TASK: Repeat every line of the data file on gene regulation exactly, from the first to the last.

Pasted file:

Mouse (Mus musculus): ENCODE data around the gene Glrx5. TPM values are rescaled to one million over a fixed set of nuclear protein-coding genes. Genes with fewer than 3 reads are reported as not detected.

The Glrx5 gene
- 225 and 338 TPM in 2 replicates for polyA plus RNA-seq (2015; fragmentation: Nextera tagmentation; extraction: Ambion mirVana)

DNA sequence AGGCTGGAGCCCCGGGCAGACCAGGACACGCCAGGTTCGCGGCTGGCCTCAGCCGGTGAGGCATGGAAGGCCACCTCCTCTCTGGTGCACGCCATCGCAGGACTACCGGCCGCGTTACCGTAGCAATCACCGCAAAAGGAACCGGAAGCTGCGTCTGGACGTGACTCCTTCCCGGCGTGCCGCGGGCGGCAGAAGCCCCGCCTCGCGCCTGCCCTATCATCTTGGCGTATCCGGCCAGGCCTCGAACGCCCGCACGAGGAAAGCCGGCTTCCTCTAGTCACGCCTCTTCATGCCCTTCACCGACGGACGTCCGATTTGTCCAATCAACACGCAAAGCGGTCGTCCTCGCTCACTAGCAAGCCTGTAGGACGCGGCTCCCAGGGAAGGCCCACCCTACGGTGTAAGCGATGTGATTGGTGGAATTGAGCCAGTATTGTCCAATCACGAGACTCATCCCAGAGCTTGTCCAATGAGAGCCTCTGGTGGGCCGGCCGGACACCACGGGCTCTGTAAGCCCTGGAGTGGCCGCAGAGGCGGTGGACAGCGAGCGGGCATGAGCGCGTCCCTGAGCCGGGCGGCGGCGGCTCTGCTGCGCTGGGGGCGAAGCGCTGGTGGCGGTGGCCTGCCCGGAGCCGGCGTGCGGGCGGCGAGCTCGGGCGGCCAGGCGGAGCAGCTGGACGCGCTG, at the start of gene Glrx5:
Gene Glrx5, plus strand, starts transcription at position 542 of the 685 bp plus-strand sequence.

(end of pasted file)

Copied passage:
Mouse (Mus musculus): ENCODE data around the gene Glrx5. TPM values are rescaled to one million over a fixed set of nuclear protein-coding genes. Genes with fewer than 3 reads are reported as not detected.

The Glrx5 gene
- 225 and 338 TPM in 2 replicates for polyA plus RNA-seq (2015; fragmentation: Nextera tagmentation; extraction: Ambion mirVana)

DNA sequence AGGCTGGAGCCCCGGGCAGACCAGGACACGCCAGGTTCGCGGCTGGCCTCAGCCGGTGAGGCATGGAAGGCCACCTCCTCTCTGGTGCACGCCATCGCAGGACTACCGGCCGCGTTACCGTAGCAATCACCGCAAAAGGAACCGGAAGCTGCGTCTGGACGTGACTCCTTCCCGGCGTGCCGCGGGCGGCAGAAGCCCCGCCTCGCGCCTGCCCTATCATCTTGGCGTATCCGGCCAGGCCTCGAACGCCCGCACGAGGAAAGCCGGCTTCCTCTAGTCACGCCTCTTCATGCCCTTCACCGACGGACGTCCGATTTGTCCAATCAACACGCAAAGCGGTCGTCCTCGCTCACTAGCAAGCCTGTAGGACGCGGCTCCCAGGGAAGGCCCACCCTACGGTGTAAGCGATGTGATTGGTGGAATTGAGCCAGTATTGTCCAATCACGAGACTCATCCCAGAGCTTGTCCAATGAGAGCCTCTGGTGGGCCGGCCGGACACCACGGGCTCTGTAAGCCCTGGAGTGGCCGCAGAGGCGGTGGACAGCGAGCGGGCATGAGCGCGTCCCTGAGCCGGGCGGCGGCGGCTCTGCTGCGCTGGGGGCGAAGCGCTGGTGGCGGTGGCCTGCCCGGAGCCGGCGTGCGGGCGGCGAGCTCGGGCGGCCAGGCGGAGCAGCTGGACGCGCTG, at the start of gene Glrx5:
Gene Glrx5, plus strand, starts transcription at position 542 of the 685 bp plus-strand sequence.